Sabino Maria Frassà, curator of the exhibition at Gaggenau DesignElementi in aRoma, talks about the poetics of the German artist's 'humble' flowers

Curated by Sabino Maria Frassà, "Deep Blossom - Is it just a flower?" is an exhibition dedicated to the veiled oil photographs of Ingar Krauss. With this event, Gaggenau and Cramum inaugurate the cultural programme 2024 from Rome to deepen the analysis undertaken for years on the material that is transformed into beauty. The exhibition is the first solo show in the capital dedicated to the artist, who returns to Rome ten years after his participation in the '13th International Festival of Photography' group show at the Macro Museum.

It's easy to say flowers...

It is easy to say flowers. More complex is to portray them, capturing and revealing their soul. As if they were people... alive and vital. Representing them, staging them as a director guides his actors on a stage. And the light to portray them, where does it come from? Light can be seen and preserved for a long time. Even forever. This new material made of light and nature is the voice of an artist, Ingar Krauss, who narrates and unveils its beauty.

We asked Sabino Maria Frassà, curator of the exhibition, to guide us in the discovery of this beauty.

Why an exhibition on Ingar Krauss?

Ingar Krauss is a German photographer, born in 1965 in East Berlin, a self-taught photographer who unexpectedly won the Leica Prix in 2004. And to this day he continues to impress with the power and intensity of his images. His work, at once authentic and refined, surprises with its ability to capture the essence of reality beyond space and time. His fame has been consolidated over the years through exhibitions, fairs and international projects that have made him one of the most admired photographers in the world, but Italy has never really recognised his value: this is his first solo exhibition in Rome, the first ever to tell of his 'humble' flowers.

Gaggenau once again had the courage to trust and propose something truly 'new' beyond commercial interest, to tell its story of design, beauty and matter through a form of absolute beauty such as Krauss's 'veiled' photography.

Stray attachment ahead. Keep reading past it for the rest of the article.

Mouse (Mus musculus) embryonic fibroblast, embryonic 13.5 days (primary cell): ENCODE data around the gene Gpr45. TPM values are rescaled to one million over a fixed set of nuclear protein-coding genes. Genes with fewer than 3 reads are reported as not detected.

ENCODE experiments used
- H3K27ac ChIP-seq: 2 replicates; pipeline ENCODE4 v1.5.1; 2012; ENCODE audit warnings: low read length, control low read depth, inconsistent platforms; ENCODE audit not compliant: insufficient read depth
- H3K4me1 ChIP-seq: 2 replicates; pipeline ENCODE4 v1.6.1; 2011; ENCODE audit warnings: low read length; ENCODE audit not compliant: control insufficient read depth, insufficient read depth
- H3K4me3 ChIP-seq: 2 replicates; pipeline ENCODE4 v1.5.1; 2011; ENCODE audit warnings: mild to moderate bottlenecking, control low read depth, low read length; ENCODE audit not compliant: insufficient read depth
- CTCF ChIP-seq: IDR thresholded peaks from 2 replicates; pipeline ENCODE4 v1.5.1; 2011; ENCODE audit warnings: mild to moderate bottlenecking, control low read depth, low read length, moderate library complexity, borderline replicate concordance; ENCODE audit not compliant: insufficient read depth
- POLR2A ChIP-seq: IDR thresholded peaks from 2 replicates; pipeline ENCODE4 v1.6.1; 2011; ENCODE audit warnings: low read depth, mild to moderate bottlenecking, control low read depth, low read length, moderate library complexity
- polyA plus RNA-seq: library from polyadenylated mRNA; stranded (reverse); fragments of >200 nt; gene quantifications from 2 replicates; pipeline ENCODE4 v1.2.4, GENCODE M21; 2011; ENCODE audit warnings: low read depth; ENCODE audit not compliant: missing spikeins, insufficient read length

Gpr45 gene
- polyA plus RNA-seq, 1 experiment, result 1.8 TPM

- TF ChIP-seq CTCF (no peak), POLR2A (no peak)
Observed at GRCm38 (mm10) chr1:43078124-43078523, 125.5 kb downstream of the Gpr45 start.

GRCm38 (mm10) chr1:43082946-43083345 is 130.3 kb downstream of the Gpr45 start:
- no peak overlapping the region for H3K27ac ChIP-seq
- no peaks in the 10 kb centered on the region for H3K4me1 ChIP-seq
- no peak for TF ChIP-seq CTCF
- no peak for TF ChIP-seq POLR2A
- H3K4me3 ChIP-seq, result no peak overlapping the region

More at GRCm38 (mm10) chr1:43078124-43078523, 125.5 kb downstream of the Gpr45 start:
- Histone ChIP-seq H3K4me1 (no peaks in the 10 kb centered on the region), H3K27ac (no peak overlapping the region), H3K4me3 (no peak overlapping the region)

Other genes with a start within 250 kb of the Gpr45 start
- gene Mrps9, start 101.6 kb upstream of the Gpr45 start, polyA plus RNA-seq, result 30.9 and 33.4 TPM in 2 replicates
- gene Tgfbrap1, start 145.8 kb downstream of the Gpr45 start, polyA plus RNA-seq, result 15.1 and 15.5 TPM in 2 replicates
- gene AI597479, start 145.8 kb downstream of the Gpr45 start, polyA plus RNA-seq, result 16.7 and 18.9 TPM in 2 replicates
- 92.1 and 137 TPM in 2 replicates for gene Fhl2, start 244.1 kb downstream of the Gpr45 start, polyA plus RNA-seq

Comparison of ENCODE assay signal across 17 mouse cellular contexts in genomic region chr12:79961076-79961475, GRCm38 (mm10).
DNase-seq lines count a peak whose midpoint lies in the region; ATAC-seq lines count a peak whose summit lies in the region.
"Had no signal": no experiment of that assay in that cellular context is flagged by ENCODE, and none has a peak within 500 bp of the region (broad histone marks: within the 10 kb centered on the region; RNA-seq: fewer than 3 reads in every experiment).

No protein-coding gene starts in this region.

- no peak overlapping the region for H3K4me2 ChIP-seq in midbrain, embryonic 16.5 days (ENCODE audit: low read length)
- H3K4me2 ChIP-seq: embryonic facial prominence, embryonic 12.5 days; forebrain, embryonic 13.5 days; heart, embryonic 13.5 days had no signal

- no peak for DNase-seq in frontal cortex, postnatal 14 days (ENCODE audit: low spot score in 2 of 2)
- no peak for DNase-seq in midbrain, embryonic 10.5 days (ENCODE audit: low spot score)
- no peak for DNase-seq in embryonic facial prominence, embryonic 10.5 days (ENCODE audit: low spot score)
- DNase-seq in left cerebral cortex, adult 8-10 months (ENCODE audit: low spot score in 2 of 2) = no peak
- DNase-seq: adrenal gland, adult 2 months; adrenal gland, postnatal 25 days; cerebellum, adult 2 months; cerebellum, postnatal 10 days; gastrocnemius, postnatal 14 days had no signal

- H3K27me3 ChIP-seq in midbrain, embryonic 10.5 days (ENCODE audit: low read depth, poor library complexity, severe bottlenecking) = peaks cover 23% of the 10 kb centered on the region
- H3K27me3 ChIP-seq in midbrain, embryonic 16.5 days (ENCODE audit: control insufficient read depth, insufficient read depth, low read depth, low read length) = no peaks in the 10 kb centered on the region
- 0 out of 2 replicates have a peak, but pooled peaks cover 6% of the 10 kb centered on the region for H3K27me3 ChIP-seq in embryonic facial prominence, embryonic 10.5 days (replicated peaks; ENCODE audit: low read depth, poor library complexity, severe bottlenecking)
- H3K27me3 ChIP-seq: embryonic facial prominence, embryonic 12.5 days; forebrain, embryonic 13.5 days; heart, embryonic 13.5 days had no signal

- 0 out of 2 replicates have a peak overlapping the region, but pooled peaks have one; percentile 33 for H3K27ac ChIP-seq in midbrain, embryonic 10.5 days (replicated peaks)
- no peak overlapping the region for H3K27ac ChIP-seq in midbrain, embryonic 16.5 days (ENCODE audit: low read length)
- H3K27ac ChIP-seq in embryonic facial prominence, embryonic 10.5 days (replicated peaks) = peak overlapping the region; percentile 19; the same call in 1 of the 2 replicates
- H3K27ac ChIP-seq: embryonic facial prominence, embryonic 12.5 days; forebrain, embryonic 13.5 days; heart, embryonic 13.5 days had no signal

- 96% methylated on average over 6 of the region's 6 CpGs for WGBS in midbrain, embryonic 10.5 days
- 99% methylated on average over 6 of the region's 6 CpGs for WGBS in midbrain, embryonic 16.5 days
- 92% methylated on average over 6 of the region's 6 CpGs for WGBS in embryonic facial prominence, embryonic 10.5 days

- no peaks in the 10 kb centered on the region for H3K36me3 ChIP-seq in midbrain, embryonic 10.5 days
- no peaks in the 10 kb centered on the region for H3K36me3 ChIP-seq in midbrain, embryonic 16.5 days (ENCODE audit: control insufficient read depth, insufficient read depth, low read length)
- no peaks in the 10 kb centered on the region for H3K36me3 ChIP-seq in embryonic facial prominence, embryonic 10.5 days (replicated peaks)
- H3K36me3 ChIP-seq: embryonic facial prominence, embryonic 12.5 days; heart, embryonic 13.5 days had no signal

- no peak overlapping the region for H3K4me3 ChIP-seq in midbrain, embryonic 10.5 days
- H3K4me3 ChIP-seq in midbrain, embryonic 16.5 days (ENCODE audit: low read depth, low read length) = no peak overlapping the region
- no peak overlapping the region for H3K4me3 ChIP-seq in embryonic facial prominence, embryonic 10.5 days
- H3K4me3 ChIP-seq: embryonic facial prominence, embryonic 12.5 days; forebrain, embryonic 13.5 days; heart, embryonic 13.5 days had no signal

What is the strength of his photography?

Analysing Krauss's different series of works, from still lifes to famous portraits of teenagers from former Soviet bloc countries, reveals the independence of his artistic research, which makes him an artist impossible to categorise. The result is the construction of a universal image and imagery in terms of both form and content. In contrast to the gigantism that reigns in contemporary photography, the artist says that "small is beautiful". In the small there is a kind of concentration of density that adapts to the subjects portrayed, respecting them.

And then there is light...

In the "Deep Blossom" exhibition, light is the protagonist: flowers, common and mostly from his garden, are a pretext for the artist to explore the complexity and "depth" of the surrounding reality that a light, always grazing, brings out. His visual research transcends two-dimensionality, embracing a multidimensional perspective.

Can you elaborate on this?

This unique three-dimensionality, almost material, of the images is the result of inspiration and study ranging from Caravaggio to Flemish painting, from which the technique of glazing derives: the artist colours the analogue prints in oil, which, thus soaked in oil, lose their rigidity to the point of curving. This technique was preferred by the author to the 'too vivid' colours of film because it is more consistent with the ultimate intention of narrating the absolute and timeless dimension of the subject, which also determines the choice of the small-medium format.

In a few words, what is the artist's photographic poetics?

It is easy to guess that photography for Krauss is not a simple transfer onto paper of an image captured by the camera, but rather its very representation: in front of a lens, we are never just ourselves, but the 'I' behind the lens can only be added to our projection. The affinity with theatre permeates this body of works, conceived as stage compositions, where the flowers move like actors on a stage and the photographer is actually the director - 'deus ex machina'.

What do flowers represent for Krauss?

Are we sure that when we look at these still lifes we are looking at 'just' a flower? Krauss' flowers represent a philosophy of life beyond the image, a reminder of the importance of being able to see the 'depth', magic and 'sacredness' of small things. In front of his shots, we have no choice but to abandon any attempt at a rational interpretation of reality and instead allow ourselves to be accompanied in a wonderful flowering of emotions beyond time and space.

Visiting info

"Deep Blossom - Is it just a flower?" Until 24 July 2024. Gaggenau DesignElementi - Lungotevere de' Cenci 4, Rome. Opening hours: Monday-Friday 10.30 - 13.00 / 15.30 - 19.00. Visits open to the public by appointment only by e-mail ( or telephone (+390639743229 - +393711733120).